How long is a typical mediation session?
Mediation sessions are typically 2 hours in length.

What is expected of the disputing parties during a mediation session?

There are two important ground rules that all parties must follow in order to ensure the most productive mediation hearing possible. The first ground rule is that when one party speaks, the other(s) listen. Listening is as important as talking, as one party may share information that the other(s) are not aware of, and that may be instrumental to reaching an agreement.

The second ground rule is for all parties to work together and try as hard as possible to find a solution that is at least minimally acceptable to all parties, as it is unlikely that disputants will reach a perfect solution for all concerned.

How will I know that what I am sharing will remain between us only?

Mediation is a strictly confidential process. Nothing about the content of any session, verbal agreement or written agreement will be shared without the permission of all parties involved in the dispute. The only exception to the confidentially rule is if one or more of the parties poses an intention to endanger self or others, or if one or more of the parties makes any allegations of domestic violence.

What happens if one of the parties violates the agreement?

It depends on the nature of the agreement and how the agreement is written.  In some cases, if the judgment debtor fails to make payment(s) as stipulated in the settlement, the judgment creditor can ask the appropriate court to issue a default judgment for a specific sum of money previously agreed to by the disputing parties. After an agreement is reached, written and signed, any alleged violations of the agreement should be immediately brought to my attention so I can give parties appropriate direction.

What are your credentials for being a mediator?

From 1989 to 2006, I held a number of progressively responsible direct service, supervisory and senior management positions with New York City government agencies, including the Departments of Probation and Correction, the Mayor’s Office of the Criminal Justice Coordinator, the Department of Health and Mental Hygiene and the Police Department.  I have also volunteered with several non-profit organizations, including Safe Horizon, Coalition for the Homeless and Partnership for the Homeless in New York City, as well as the Center for Neighborhood Technology and West Side Senior Center in Chicago.

These health and human service-oriented positions have afforded me ample opportunity to conduct strategic planning; perform population, training and program needs assessments; design, implement and evaluate numerous health, education, social service and community outreach programs; institute performance management accountability systems; and coordinate and partner with city, state and federal government agencies, as well as non-profit and other community-based organizations. I also conducted individual and group behavioral modification counseling with thousands of human service clients, and completed individual intake assessments, progress reports and comprehensive discharge plans with hundreds more.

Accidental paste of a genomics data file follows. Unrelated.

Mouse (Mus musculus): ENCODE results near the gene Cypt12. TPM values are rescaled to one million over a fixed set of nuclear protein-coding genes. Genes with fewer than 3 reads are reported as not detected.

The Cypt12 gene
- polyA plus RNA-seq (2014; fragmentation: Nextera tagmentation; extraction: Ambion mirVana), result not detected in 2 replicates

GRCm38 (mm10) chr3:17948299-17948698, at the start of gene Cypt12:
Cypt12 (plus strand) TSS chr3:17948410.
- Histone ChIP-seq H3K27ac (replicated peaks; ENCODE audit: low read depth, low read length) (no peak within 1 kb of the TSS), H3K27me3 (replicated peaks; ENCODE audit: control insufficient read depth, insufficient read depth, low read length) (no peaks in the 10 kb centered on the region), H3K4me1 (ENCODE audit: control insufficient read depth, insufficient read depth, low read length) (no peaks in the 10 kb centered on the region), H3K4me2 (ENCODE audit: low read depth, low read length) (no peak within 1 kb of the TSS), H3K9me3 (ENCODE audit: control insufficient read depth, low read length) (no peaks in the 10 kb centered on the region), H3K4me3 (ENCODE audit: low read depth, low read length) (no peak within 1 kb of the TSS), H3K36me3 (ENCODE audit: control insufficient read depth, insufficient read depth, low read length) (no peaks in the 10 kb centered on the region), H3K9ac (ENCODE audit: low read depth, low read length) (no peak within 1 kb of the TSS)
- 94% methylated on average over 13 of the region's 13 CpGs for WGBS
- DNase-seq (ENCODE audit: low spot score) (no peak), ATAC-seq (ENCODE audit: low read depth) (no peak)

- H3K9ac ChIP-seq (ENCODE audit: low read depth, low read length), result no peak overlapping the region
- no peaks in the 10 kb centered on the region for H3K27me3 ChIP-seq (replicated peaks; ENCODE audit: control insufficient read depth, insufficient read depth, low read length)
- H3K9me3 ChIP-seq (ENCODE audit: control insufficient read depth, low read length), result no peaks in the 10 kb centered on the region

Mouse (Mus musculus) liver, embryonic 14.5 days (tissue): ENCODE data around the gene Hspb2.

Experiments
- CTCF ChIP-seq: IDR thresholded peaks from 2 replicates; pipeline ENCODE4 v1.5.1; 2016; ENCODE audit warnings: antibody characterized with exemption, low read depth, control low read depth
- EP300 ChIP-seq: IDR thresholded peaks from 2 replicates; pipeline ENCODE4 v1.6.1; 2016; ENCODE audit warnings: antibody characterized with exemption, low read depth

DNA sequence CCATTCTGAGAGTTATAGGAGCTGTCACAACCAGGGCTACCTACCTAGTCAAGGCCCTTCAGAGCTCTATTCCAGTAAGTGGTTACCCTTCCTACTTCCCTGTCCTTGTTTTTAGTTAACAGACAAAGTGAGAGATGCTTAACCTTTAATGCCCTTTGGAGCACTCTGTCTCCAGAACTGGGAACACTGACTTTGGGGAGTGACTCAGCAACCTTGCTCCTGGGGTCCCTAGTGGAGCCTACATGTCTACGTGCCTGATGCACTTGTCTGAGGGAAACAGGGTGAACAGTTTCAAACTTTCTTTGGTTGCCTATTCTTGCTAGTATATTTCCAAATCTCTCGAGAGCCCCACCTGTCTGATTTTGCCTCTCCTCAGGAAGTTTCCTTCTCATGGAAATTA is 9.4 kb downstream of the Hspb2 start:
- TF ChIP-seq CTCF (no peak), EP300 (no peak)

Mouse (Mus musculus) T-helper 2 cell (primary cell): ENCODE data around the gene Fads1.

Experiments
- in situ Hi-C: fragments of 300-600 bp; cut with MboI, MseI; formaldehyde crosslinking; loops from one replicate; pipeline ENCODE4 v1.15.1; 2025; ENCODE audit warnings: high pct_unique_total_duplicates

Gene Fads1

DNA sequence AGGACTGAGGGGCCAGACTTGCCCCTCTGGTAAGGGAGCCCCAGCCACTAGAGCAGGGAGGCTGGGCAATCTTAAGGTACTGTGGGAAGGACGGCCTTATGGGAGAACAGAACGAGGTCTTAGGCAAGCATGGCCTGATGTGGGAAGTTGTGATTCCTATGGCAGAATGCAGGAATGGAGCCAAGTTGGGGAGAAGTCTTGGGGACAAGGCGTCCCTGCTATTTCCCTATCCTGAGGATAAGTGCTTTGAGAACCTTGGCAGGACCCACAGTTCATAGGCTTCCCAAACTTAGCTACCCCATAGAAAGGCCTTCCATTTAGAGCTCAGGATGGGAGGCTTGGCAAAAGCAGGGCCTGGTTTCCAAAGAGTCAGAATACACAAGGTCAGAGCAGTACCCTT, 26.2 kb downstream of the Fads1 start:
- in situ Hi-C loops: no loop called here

Since 1999, I have become a certified mediator with the Columbia University School of Law and the Safe Horizon Center for Mediation, a certified coach with the Coaches Training Institute, and a pre-certified organization coach with the Center for Right Relationship.  Further, I have completed intensive certificate training in small business development with the State University of New York’s Levin Graduate Institute of International Relations and Commerce and the Workshop in Business Opportunities (WIBO).  During this period, I have gained significant coaching and conflict resolution experience with individuals in employment transition, aspiring and established entrepreneurs, business partners, and non-profit and corporate teams.

In 2007, I established Hatch Ventures LLC, an incubator for new business products and services.  During the past three years, Hatch Ventures LLC has successfully developed and launched four new business products, with three more business products and one business service currently in development.

In addition to my role as founder and principal of Hatch Ventures LLC, I currently serve as Mediation Coordinator for the Civil Court of the City of New York and maintain a private personal coaching and conflict resolution practice, Andrew D. Lewis Coaching and Mediation LLC. I am also an active member of the New York State Dispute Resolution Association, the New York City Chapter of the International Coach Federation and Business Networking International’s (BNI) Manhattan     Chapter 19.

What is your fee structure for mediation?

$125 per hour (including a $25 per hour pass-through fee for meeting space)
$100 per hour for stipulation of settlement writing, if required.

Included: regular telephone and email communication between sessions

Fee structure subject to change.

What is your fee if all parties do not show up for mediation or if one or more of the parties leaves before the conclusion of the session?

Except under extenuating circumstances, you will still be charged a minimum of $125 for the first hour.   This provides additional incentive for all parties to show up and stay for the entire session, which, in turn, increases the likelihood of reaching an agreement.

What forms of payment do you accept for mediation?
I invoice clients by email following each session. Session fees are payable by cash, check, money order, debit card or credit card. If you choose to pay by debit or credit card, click the Pay Now button on your electronic invoice.  Please wait to be invoiced prior to making payments.

How do I know you would be a good mediator for me?

If one or more parties is not comfortable with me after my in-person orientation to mediation at the beginning of the first session, you are free to terminate the session at no charge, less a $25 pass-through fee for use of the meeting space.